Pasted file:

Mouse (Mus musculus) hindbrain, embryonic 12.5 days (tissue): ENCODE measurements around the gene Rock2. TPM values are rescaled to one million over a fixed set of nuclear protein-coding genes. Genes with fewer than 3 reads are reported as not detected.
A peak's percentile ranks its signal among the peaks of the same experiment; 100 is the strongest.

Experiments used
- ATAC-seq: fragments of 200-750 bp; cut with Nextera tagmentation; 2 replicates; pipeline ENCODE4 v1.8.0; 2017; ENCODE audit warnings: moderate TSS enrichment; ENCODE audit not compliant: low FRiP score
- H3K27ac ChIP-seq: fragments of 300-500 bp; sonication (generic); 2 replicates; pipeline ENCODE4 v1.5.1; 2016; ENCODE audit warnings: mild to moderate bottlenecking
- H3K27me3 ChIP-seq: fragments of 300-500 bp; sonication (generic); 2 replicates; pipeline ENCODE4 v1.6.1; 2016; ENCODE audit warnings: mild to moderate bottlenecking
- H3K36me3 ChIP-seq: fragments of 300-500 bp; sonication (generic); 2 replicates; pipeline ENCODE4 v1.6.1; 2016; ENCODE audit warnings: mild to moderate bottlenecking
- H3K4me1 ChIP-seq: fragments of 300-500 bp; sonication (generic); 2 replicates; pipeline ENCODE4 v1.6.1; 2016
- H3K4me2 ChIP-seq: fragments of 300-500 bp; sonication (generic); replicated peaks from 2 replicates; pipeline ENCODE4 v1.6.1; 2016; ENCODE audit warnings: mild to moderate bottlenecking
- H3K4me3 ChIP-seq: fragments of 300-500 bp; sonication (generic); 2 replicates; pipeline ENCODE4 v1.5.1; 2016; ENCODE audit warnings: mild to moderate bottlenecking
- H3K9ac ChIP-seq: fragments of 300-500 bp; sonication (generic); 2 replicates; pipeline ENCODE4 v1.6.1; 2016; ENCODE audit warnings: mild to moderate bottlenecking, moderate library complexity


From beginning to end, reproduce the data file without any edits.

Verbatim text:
Mouse (Mus musculus) hindbrain, embryonic 12.5 days (tissue): ENCODE measurements around the gene Rock2. TPM values are rescaled to one million over a fixed set of nuclear protein-coding genes. Genes with fewer than 3 reads are reported as not detected.
A peak's percentile ranks its signal among the peaks of the same experiment; 100 is the strongest.

Experiments used
- ATAC-seq: fragments of 200-750 bp; cut with Nextera tagmentation; 2 replicates; pipeline ENCODE4 v1.8.0; 2017; ENCODE audit warnings: moderate TSS enrichment; ENCODE audit not compliant: low FRiP score
- H3K27ac ChIP-seq: fragments of 300-500 bp; sonication (generic); 2 replicates; pipeline ENCODE4 v1.5.1; 2016; ENCODE audit warnings: mild to moderate bottlenecking
- H3K27me3 ChIP-seq: fragments of 300-500 bp; sonication (generic); 2 replicates; pipeline ENCODE4 v1.6.1; 2016; ENCODE audit warnings: mild to moderate bottlenecking
- H3K36me3 ChIP-seq: fragments of 300-500 bp; sonication (generic); 2 replicates; pipeline ENCODE4 v1.6.1; 2016; ENCODE audit warnings: mild to moderate bottlenecking
- H3K4me1 ChIP-seq: fragments of 300-500 bp; sonication (generic); 2 replicates; pipeline ENCODE4 v1.6.1; 2016
- H3K4me2 ChIP-seq: fragments of 300-500 bp; sonication (generic); replicated peaks from 2 replicates; pipeline ENCODE4 v1.6.1; 2016; ENCODE audit warnings: mild to moderate bottlenecking
- H3K4me3 ChIP-seq: fragments of 300-500 bp; sonication (generic); 2 replicates; pipeline ENCODE4 v1.5.1; 2016; ENCODE audit warnings: mild to moderate bottlenecking
- H3K9ac ChIP-seq: fragments of 300-500 bp; sonication (generic); 2 replicates; pipeline ENCODE4 v1.6.1; 2016; ENCODE audit warnings: mild to moderate bottlenecking, moderate library complexity